If you’re tired of having to remember to pay your credit card balance or minimum payment manually, each month, you may have found yourself curious about autopay options offered by your issuer.
Automatic payment options are offered on many billing platforms such as utilities, subscription services and memberships. Despite the prevalence of autopay in other industries, however, many consumers find autopay to be confusing when it comes to credit cards. Here’s what you need to know before enrolling in autopay with your credit card issuer.
What is autopay?
Automatic payments or “autopay” is a feature offered by most credit card issuers that allows you to have your balance or minimum automatically paid when your statement is posted. You can set up autopay with your credit card issuer over the phone or online and can discontinue the feature at any time.
Who offers autopay?
|Issuer||Automatic Payment Options|
|Chase||Enrollment available online, in the Chase Mobile App, and in person in a local Chase branch.|
|Discover||Enrollment available online, through the mobile app, or by calling customer service,|
|Barclays||Barclays does not currently allow you to enroll in autopay through their mobile app, however, enrollment is available online or through the Barclays iPad app.|
|American Express||Enrollment in autopay available online, through the AmEx app, or by calling American Express customer service.|
|Capital One||Enrollment available online, through the Capital One app, or by calling customer service.|
|Bank of America||Enrollment available online or by calling customer service.|
|Wells Fargo||Enrollment available online, through the mobile app, over the phone, or at a Wells Fargo branch.|
If you make the decision to enroll in autopay with your issuer, you will be presented with three options: pay the minimum, pay the full balance, or pay a fixed amount.
- Pay the minimum: Choosing to set up automatic payments to pay your minimum can ensure that you aren’t hit with late fees if you forget to pay your bill on time. Minimum payments vary with some issuers charging a flat rate, such as $25 a month, while others charge a certain percentage of your total balance. As with manual payments, only paying your minimum will cost you a lot in interest over time, so if you choose to enroll in autopay at the minimum amount monthly, make sure you’re making supplementary payments often to avoid getting into long-term debt.
- Pay full balance: When it comes to credit cards, paying your monthly balance off in full is always best practice, and this is no different with automatic payments. If you choose this option for autopay, it’s important to make sure that your checking account has enough money at the time of the automatic withdrawal each month. If you forget that a payment will be posted to your account and overdraft, you could be hit with double the fees in the form of overdraft charges and a return payment fee from your issuer.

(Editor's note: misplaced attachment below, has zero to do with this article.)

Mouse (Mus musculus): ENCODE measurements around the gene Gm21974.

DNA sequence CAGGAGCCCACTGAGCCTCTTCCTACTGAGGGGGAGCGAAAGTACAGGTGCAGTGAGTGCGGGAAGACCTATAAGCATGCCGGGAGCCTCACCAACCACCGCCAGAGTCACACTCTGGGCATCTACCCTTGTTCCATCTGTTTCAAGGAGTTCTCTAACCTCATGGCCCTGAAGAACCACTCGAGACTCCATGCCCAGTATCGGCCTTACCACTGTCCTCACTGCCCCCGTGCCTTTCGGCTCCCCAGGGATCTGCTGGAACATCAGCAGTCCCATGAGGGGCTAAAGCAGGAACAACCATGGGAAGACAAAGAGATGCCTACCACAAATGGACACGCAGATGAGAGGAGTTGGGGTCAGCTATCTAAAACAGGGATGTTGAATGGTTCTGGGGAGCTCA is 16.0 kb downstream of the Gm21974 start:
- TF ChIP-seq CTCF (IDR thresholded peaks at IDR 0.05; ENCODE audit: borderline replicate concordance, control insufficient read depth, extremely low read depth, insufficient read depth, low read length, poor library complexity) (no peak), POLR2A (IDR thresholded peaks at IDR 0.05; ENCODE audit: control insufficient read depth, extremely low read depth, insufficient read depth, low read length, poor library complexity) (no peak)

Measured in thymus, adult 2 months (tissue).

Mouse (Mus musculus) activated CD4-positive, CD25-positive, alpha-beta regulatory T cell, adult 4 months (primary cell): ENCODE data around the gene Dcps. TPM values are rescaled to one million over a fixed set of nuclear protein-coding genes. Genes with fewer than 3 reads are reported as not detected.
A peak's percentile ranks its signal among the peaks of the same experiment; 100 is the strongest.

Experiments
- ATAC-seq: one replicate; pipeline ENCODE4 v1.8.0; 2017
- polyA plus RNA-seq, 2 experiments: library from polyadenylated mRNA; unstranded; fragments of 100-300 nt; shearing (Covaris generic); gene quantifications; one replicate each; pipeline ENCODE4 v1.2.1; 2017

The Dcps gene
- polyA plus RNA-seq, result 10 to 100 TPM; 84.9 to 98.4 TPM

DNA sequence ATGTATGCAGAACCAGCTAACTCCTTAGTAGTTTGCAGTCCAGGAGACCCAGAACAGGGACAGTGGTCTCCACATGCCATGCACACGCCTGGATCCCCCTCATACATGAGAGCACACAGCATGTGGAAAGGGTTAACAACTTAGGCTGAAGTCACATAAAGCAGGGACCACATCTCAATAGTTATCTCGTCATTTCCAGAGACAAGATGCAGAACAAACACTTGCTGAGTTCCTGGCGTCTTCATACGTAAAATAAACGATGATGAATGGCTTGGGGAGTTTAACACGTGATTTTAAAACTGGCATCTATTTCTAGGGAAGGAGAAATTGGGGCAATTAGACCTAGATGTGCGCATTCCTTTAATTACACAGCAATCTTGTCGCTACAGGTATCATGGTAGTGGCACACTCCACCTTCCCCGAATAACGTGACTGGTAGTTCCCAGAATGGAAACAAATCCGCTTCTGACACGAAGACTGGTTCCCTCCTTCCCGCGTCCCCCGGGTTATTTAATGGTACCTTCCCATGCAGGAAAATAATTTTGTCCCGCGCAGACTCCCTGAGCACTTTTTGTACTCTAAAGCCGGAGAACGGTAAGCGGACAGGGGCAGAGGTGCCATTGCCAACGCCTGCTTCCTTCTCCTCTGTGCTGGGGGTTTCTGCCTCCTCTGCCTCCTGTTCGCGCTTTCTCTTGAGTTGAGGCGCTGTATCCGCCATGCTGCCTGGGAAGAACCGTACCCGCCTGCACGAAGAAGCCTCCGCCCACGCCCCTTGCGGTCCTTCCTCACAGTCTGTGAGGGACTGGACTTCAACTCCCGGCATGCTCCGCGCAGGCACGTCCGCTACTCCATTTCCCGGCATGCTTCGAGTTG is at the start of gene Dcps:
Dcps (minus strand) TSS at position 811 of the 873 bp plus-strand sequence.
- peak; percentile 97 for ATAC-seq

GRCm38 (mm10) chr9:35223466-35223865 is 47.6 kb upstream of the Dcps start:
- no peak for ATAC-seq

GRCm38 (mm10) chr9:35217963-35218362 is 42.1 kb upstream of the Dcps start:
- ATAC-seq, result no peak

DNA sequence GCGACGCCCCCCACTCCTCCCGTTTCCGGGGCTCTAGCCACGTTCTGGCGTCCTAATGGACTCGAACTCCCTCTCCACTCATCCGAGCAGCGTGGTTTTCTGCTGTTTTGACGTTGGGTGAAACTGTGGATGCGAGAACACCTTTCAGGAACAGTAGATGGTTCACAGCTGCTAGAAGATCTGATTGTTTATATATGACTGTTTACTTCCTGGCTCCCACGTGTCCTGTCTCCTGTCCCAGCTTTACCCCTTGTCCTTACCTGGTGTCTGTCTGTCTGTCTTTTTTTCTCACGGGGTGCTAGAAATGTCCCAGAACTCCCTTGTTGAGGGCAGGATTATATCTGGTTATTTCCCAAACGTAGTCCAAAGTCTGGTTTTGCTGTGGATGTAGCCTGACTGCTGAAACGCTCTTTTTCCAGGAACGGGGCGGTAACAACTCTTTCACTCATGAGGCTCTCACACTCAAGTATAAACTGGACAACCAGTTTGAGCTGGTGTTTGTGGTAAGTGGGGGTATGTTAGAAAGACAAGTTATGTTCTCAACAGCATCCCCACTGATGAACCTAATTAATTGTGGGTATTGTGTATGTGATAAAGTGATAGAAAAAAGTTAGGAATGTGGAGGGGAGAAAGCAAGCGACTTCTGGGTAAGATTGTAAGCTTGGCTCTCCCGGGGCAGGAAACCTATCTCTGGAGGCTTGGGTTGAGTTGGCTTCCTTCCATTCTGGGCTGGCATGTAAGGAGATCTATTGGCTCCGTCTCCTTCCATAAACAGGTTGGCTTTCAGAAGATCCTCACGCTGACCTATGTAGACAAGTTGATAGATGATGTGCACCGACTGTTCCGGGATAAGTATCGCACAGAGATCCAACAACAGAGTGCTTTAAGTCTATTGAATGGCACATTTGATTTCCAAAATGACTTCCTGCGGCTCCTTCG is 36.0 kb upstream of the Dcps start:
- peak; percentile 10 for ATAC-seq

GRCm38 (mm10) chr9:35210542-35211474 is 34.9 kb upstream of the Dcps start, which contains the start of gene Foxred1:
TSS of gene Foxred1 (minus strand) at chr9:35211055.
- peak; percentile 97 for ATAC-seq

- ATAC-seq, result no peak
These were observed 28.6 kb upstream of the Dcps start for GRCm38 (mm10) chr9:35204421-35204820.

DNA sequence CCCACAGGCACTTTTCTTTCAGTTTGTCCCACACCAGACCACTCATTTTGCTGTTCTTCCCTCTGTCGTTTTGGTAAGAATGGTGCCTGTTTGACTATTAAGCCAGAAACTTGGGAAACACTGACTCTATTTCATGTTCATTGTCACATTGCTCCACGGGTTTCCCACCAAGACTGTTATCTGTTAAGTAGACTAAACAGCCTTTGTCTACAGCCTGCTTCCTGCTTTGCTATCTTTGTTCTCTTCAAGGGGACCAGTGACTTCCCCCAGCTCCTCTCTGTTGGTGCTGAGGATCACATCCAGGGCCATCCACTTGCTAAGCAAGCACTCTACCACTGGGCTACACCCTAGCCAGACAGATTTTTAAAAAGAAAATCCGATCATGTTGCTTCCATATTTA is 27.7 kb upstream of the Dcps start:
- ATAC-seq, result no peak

- Pay a fixed amount: The third option for autopay is to set a fixed amount each month you want to pay. This can be a good debt reduction strategy if you’re steadily working to pay off a large balance because you can tackle your debt with payments that work for your budget, but keep in mind that paying anything less than your full balance results in added interest. However, if you’re worried about missing a payment, setting up autopay for a fixed monthly amount can offer you peace of mind.
Benefits of autopay
The most obvious benefit of setting up automatic payments is that it saves you from late fees and hits to your credit score that comes with forgetting to pay your credit card bill.
When life gets hectic, it is easy for a payment deadline to slip through the cracks. If this happens, services like automatic payments serve as a backup to make sure you never miss a payment. Setting up automatic payments gives you the freedom to use your credit card and earn rewards without the hassle of remembering to pay your balance monthly.
Things to consider before enrolling in autopay
While autopay is certainly convenient, it may not be for everyone. Before enrolling in autopay, take note of your current financial health and decide if now is a good time to take your eye off your charges.
Autopay makes paying your bills a simple process, but it also means that you may spend less time monitoring your credit card statement and spending habits. If you do choose to use autopay, it’s important to still monitor your account to watch for fraud or accidental overspending. When you set up autopay with your credit card, you also run the risk of accidentally overdrafting if you spend more than expected.
When it comes to autopay, its true value depends on how you use it. If you’re looking for an extra protection against added fees that come with forgetting to pay your balance, then autopay could be a great option for you. But, if you’re prone to forgetting to check your credit card activity regularly, setting up autopay could lead to more problems down the road from inattention. Autopay is a great way to ensure that you never forget a payment deadline, but it can’t replace the important practice of diligently monitoring your accounts and spend